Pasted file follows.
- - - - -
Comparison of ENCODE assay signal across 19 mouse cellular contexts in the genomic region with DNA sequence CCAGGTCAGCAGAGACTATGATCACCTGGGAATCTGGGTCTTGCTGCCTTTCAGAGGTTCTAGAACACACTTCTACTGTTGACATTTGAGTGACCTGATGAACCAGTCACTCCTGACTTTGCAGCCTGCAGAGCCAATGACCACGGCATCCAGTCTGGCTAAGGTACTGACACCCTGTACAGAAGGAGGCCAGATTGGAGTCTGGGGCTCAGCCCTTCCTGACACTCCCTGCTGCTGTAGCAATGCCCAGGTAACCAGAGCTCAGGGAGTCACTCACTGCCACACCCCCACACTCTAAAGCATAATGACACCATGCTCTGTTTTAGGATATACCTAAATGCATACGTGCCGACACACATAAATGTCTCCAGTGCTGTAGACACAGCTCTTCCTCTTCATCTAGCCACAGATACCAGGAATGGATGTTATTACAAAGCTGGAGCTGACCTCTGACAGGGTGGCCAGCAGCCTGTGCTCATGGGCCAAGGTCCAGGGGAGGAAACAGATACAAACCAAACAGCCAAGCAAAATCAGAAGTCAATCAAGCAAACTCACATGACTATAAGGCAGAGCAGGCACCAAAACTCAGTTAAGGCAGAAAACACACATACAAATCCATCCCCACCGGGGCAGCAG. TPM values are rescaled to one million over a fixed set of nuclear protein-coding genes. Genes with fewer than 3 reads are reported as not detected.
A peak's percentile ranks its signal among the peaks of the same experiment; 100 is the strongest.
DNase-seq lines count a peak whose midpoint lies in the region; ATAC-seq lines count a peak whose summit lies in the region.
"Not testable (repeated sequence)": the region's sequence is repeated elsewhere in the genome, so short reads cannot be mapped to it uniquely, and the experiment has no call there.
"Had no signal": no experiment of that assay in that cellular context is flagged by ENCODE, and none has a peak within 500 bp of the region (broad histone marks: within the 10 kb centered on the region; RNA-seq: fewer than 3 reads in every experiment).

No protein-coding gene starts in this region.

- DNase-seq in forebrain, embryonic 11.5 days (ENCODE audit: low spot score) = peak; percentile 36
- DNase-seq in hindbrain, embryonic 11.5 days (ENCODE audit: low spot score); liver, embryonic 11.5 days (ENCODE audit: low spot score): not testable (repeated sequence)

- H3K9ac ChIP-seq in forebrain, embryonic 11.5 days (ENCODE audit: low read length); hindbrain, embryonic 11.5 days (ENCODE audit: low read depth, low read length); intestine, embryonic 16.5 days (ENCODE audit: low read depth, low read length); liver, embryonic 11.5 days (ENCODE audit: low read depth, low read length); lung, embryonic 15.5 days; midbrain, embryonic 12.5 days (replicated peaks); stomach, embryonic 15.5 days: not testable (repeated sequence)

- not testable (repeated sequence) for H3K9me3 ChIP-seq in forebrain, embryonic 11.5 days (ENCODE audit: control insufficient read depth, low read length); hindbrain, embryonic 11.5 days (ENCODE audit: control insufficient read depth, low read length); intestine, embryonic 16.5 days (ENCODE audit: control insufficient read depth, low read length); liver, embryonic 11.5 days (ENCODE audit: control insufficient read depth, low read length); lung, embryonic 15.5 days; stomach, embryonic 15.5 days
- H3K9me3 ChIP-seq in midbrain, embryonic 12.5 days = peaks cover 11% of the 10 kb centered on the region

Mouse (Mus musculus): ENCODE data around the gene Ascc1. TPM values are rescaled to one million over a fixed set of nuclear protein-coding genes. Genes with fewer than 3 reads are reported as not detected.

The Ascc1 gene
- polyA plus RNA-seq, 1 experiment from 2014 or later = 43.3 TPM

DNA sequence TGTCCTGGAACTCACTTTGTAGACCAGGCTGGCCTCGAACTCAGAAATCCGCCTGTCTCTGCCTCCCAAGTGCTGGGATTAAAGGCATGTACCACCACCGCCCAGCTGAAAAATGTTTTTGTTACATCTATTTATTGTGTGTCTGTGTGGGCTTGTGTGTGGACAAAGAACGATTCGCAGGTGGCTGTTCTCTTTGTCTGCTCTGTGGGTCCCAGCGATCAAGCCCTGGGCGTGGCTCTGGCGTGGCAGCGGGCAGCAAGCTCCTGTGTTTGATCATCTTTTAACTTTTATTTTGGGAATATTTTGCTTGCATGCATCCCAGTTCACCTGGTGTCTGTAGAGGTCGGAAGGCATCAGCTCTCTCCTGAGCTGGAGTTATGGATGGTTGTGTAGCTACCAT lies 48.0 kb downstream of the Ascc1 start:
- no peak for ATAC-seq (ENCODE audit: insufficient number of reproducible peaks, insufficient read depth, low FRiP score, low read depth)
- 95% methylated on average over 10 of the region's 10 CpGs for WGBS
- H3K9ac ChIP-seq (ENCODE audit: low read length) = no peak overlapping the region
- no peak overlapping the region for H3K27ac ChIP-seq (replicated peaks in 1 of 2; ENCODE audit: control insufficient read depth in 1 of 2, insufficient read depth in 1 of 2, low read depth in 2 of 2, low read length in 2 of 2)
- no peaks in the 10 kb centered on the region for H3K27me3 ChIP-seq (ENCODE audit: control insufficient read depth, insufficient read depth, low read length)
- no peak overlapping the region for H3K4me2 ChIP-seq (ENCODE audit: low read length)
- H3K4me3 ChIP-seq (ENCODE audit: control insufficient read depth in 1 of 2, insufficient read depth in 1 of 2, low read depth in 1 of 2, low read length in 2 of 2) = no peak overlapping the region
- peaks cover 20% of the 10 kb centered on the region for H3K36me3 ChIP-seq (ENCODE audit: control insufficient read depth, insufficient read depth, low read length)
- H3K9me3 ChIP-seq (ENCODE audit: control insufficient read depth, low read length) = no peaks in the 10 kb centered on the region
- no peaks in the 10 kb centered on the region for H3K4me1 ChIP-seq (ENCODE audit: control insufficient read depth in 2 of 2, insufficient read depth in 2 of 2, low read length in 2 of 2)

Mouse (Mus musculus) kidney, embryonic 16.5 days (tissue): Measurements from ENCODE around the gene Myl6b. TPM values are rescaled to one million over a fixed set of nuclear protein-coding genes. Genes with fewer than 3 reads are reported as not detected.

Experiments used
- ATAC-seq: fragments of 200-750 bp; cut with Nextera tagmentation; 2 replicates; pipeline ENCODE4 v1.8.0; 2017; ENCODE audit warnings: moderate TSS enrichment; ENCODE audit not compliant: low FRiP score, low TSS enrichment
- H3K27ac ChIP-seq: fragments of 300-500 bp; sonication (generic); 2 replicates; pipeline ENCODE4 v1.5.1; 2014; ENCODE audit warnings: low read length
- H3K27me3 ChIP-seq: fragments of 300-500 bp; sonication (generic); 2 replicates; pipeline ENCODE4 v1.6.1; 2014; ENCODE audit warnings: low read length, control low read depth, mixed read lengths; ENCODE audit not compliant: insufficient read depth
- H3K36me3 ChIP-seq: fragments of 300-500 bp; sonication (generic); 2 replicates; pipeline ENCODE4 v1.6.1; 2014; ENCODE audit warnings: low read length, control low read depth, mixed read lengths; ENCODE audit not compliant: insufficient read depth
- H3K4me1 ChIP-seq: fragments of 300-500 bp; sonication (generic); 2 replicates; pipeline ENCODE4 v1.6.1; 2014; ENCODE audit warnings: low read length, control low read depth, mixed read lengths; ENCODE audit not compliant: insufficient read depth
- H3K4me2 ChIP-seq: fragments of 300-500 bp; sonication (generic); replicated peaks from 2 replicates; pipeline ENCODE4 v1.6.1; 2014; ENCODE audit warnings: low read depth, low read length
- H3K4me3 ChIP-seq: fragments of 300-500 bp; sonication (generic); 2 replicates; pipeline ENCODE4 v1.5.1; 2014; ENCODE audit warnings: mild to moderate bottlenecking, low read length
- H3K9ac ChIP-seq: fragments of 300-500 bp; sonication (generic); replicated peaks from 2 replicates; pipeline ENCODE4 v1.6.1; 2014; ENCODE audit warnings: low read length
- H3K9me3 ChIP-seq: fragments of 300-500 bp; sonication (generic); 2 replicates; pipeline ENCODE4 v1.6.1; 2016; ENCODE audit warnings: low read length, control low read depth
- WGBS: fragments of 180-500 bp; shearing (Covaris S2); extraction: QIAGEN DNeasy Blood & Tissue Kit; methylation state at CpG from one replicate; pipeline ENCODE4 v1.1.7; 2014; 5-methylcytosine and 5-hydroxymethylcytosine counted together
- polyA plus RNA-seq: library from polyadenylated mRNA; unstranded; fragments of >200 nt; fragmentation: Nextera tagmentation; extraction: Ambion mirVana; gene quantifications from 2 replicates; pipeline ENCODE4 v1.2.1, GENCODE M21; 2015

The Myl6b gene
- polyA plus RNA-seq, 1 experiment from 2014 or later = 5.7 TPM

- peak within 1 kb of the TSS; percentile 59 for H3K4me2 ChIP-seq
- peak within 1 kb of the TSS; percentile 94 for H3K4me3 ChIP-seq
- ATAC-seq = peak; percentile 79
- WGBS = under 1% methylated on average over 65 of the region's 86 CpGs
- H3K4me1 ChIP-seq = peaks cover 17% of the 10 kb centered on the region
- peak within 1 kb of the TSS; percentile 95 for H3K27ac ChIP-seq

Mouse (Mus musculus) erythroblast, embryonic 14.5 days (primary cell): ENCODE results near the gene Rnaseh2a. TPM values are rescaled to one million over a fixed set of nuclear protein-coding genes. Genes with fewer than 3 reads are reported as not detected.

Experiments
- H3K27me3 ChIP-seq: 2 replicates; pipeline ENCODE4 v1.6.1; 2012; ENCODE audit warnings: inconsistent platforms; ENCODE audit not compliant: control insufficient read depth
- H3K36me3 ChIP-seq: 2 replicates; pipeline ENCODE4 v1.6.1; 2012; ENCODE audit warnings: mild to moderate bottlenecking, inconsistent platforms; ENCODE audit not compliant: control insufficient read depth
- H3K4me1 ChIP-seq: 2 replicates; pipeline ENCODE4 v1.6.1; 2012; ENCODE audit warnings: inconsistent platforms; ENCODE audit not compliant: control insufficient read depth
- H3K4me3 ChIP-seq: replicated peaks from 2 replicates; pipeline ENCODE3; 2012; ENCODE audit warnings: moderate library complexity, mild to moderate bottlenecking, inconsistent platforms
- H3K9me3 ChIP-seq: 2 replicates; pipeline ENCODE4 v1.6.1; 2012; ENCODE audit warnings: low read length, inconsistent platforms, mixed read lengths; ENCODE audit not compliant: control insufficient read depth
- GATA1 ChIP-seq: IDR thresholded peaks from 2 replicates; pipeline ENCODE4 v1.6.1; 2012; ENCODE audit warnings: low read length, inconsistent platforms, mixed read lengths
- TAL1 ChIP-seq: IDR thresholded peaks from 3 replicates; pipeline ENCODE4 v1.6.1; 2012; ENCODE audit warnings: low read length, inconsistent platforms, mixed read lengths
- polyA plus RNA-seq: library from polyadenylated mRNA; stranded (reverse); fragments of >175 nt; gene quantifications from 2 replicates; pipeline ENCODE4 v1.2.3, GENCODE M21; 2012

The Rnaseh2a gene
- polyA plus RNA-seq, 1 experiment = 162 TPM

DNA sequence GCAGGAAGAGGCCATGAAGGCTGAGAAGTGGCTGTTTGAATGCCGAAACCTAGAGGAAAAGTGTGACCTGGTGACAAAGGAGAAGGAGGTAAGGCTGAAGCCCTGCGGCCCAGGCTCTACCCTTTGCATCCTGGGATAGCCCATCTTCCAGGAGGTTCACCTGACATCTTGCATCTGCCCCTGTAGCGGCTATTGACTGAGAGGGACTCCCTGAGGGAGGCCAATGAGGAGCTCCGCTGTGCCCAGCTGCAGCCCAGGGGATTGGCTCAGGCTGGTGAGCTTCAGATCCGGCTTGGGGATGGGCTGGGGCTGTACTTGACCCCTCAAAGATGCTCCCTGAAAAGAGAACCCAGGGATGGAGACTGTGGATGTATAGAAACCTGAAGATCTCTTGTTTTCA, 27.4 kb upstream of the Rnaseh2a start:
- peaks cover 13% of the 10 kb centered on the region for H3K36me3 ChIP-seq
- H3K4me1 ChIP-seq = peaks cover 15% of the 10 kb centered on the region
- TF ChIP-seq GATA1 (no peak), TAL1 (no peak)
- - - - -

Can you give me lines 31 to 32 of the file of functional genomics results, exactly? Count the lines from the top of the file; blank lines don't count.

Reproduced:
- H3K36me3 ChIP-seq: fragments of 300-500 bp; sonication (generic); 2 replicates; pipeline ENCODE4 v1.6.1; 2014; ENCODE audit warnings: low read length, control low read depth, mixed read lengths; ENCODE audit not compliant: insufficient read depth
- H3K4me1 ChIP-seq: fragments of 300-500 bp; sonication (generic); 2 replicates; pipeline ENCODE4 v1.6.1; 2014; ENCODE audit warnings: low read length, control low read depth, mixed read lengths; ENCODE audit not compliant: insufficient read depth